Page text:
This date is a Yom Tov cited in Megillas Taanis. Around 3413/349 B.C.E., a wall was erected around the area of Yam Boste. When Jews returned from Galus Bavel, the Cuthim would not let them settle in Shomron until they recaptured the area by force. This settlement ultimately led to many other cities and towns being reoccupied by Jews, creating a strong Jewish presence in the area. This group of towns was called “Arei Nevrachta,” derived from the word brachah — blessing.
In 5168/1407, mobs attacked the Jewish community of Cracow.
5549/1788, Harav Avraham, zt”l, mechaber of Maalos HaTorah and brother of the Vilna Gaon
5564/1803, Harav Yissachar Dov Groidtbart, zt”l
5588/1827, Harav Yitzchak Yoel of Linitz, zt”l
5710/1949, Harav Mordechai Rokeach, zt”l, the Bilgorayer Rav
Harav Naftali Weissblum of Lizhensk, zt”l
Born in 5525/1765, Harav Naftali Weissblum was the son of Harav Elazar of Lizhensk, oldest son of the Rebbe Reb Elimelech of Lizhensk.
Reb Naftali was zocheh to know his famous grandfather. The Rebbe Reb Elimelech was niftar on 21 Adar 5546/1786, when Reb Naftali was twenty-one. His son Reb Elazar, father of Reb Naftali, succeeded him as Rebbe in Lizhensk. Although most of his father’s chassidim flocked to other talmidim of the Rebbe Reb Elimelech, Reb Elazar held court in Lizhensk.
After the petirah of Reb Elazar on 25 Tammuz 5606/1806, many chassidim wanted Reb Naftali to be their Rebbe. Reb Naftali refused to accept this position. Only once a year was Reb Naftali willing to serve as Rebbe; at that time he would perform many mofsim.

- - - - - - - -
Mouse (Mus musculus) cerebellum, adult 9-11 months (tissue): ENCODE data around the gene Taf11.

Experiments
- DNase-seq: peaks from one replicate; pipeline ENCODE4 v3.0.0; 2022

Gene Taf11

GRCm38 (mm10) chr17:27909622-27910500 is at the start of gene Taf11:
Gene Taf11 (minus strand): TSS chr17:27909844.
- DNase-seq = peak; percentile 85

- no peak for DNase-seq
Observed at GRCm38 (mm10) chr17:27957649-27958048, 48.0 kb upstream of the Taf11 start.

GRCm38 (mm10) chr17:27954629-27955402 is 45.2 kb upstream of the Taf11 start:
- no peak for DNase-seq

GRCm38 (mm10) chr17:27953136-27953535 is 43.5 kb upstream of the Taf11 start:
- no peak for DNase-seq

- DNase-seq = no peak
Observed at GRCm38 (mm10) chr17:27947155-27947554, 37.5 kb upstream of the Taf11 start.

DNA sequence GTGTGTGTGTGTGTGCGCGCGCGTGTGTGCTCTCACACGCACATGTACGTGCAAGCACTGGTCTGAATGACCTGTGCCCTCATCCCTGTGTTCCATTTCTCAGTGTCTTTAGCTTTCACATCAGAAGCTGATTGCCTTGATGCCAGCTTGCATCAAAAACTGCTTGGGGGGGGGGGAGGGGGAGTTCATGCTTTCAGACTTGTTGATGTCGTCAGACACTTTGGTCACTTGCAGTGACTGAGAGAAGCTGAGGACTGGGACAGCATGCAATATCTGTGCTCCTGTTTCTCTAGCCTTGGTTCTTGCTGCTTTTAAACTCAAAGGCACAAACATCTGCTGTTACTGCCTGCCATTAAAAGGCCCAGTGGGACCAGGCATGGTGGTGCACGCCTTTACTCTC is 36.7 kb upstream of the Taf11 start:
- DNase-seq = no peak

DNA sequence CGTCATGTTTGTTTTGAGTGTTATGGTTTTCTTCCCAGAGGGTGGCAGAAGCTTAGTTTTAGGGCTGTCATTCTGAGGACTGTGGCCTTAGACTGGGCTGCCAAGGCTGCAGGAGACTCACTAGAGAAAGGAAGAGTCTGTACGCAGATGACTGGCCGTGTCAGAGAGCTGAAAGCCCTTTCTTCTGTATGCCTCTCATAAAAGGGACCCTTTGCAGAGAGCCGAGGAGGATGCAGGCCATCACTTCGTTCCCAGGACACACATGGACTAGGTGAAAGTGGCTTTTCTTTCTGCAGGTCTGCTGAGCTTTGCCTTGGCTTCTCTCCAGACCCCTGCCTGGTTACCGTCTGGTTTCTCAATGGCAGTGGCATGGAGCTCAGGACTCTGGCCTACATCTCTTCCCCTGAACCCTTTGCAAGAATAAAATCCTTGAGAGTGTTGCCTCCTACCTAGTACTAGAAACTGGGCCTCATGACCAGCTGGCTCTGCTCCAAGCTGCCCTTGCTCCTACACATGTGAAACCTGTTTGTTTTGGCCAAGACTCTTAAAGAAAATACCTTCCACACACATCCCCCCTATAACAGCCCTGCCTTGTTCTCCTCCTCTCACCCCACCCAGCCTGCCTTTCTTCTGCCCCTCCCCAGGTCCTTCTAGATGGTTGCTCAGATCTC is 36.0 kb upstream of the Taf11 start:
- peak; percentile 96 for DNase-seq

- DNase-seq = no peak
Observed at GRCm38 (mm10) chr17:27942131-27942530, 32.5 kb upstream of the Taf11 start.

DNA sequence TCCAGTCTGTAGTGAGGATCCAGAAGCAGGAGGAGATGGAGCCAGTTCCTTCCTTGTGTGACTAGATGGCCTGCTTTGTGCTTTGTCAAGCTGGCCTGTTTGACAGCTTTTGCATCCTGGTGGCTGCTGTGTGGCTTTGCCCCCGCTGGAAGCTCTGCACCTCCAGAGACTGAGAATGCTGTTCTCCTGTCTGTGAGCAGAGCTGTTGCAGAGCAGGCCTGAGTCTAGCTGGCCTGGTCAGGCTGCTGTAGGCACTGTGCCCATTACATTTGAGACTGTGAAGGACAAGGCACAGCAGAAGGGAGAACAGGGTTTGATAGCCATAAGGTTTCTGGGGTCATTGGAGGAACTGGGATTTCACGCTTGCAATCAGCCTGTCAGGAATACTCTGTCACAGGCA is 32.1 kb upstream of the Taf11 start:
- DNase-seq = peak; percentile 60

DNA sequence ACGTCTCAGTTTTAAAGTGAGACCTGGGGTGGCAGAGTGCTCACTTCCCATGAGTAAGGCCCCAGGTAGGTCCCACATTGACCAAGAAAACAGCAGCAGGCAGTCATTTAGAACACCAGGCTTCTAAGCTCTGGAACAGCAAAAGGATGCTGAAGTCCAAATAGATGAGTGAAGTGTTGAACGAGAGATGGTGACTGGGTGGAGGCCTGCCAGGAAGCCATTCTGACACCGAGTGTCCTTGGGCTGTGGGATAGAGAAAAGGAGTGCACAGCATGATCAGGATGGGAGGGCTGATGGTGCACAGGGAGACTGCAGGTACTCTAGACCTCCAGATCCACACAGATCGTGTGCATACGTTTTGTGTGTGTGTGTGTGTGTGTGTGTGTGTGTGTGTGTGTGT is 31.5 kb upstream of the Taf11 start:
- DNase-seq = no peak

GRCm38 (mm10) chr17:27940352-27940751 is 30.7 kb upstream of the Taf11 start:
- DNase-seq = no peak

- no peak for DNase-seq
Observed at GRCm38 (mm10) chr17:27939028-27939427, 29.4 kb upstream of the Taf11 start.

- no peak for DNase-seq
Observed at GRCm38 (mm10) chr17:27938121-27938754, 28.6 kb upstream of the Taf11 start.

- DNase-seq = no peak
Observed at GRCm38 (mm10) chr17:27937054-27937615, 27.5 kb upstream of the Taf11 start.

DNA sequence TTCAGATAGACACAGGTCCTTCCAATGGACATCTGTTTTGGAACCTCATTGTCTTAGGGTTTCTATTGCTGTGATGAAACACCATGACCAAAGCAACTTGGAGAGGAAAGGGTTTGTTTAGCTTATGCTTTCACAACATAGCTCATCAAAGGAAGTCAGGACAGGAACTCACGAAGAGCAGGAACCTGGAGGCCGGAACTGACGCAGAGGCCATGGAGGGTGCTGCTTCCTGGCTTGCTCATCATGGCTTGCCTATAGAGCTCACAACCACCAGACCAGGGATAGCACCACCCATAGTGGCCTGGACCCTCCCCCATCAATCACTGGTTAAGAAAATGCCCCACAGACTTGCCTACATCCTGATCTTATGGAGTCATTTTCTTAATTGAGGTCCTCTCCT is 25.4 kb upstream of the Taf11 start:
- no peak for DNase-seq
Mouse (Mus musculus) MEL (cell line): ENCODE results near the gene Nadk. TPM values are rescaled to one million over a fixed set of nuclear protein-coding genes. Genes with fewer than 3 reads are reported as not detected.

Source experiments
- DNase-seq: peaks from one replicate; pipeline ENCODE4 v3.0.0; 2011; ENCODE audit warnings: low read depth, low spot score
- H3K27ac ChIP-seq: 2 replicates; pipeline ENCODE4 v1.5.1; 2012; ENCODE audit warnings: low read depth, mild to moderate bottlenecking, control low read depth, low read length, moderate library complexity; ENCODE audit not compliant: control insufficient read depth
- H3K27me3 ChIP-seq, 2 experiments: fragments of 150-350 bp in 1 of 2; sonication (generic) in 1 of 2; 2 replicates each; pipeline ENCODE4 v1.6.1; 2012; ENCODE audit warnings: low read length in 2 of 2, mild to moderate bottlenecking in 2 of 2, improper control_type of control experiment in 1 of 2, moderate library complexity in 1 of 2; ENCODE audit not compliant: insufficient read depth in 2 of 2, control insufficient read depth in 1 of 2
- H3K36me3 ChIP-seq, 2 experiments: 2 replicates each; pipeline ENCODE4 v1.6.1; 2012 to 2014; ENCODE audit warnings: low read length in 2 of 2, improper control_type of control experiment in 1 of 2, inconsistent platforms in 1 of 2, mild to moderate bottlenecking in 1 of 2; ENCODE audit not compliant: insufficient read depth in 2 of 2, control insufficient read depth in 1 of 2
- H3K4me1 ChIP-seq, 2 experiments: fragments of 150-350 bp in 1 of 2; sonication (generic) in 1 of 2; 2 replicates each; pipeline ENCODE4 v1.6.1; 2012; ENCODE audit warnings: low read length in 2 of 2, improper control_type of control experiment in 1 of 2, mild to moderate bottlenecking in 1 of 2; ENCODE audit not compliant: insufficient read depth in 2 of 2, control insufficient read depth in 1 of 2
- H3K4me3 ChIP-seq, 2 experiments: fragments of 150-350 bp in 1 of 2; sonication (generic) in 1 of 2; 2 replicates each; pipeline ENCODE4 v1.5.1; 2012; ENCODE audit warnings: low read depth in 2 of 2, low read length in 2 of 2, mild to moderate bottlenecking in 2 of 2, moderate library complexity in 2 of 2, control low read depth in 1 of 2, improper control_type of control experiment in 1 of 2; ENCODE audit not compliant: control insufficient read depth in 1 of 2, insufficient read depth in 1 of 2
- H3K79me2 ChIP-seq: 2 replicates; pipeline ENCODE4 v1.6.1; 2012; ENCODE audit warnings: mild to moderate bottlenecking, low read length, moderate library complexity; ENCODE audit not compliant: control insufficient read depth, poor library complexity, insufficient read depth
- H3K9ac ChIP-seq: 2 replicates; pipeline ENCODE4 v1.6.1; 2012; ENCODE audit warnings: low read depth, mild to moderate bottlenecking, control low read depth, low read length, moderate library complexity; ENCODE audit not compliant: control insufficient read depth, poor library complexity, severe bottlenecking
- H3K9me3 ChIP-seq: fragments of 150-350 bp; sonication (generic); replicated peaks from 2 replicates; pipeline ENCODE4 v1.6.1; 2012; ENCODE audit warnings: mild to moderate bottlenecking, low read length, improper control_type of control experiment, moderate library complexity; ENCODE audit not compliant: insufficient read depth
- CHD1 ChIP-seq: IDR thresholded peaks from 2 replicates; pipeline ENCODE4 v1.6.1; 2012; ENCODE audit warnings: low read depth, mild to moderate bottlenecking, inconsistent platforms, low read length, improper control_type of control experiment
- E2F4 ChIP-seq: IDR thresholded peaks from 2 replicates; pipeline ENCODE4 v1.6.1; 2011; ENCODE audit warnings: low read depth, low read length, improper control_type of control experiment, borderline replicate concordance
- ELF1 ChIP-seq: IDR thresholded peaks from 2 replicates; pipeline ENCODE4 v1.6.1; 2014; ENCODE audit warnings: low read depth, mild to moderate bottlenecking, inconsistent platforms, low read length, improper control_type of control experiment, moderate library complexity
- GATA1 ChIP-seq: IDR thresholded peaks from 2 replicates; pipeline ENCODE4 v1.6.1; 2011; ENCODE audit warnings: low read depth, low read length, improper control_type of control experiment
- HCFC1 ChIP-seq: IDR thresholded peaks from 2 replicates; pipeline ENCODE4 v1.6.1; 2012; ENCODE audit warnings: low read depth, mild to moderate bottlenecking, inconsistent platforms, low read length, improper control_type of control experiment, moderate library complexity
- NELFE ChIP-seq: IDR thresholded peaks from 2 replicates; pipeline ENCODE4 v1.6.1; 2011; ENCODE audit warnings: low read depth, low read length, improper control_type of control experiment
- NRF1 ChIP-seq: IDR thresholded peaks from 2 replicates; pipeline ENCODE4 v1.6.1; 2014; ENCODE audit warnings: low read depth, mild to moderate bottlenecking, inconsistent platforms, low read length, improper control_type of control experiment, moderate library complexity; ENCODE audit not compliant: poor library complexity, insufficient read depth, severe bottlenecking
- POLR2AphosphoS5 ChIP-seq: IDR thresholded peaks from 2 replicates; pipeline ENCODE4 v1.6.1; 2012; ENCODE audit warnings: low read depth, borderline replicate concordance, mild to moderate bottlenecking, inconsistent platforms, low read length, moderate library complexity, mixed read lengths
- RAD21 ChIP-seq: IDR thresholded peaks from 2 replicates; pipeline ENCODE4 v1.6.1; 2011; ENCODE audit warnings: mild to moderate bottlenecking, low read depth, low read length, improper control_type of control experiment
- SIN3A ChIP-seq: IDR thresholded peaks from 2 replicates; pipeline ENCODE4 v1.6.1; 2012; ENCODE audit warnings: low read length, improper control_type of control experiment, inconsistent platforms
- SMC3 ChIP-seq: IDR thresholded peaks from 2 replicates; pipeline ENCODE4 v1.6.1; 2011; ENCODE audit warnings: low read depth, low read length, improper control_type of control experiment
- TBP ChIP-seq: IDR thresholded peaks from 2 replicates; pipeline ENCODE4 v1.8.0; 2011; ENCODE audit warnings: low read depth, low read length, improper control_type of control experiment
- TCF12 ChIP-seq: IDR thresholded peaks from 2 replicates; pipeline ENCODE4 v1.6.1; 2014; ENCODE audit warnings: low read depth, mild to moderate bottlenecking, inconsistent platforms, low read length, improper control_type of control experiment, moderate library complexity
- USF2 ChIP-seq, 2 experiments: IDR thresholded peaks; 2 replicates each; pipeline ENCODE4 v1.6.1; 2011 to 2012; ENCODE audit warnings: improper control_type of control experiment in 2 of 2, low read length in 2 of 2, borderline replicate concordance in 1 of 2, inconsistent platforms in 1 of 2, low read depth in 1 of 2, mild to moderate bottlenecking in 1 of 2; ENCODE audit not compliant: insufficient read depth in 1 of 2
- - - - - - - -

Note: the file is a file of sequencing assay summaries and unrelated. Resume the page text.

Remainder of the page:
Despite being a scion of such an illustrious family, Reb Naftali conducted himself with humility. He journeyed to courts of other famous Rebbes of his era, though he himself could have been a Rebbe. Reb Naftali was especially close with the Rebbe Reb Menachem Mendel of Kossov, the founder of the Kossov-Vizhnitz dynasty and mechaber of Ahavas Shalom.
Reb Naftali was niftar on 25 Cheshvan 5599/1838, at the age of 73. He was survived by two sons, Harav Yaakov Yitzchak of Ziditchov and Harav Meshulam Zusha of Nadvorna. Like his father, Reb Meshulam Zusha did not conduct himself as a Rebbe.
Zechuso yagen aleinu.
In 1901, President William McKinley’s assassin, Leon Czolgosz, was electrocuted.
In 1923, the Republic of Turkey was proclaimed.
In 1929, Wall Street crashed on “Black Tuesday,” heralding the beginning of America’s Great Depression.
In 1940, Secretary of War Henry L. Stimson drew the first number — 158 — in America’s first peacetime military draft.
In 1964 the Star of India, along with several other gems, was stolen from the American Museum of Natural History.
In 1979, on the 50th anniversary of the great stock market crash, anti-nuclear protesters tried but failed to shut down the New York Stock Exchange.
In 1994, gunman Francisco Martin Duran fired more than two dozen shots from a semiautomatic rifle at the White House. (Duran was later convicted of trying to assassinate President Bill Clinton and was sentenced to 40 years in prison.)
In 1998, Sen. John Glenn, at age 77, roared back into space aboard the shuttle Discovery, retracing the trail he’d blazed 36 years earlier.
In 2004, Osama bin Laden, in a videotaped statement, directly admitted for the first time that he’d ordered the Sept. 11 attacks and told America “the best way to avoid another Manhattan” was to stop threatening Muslims’ security.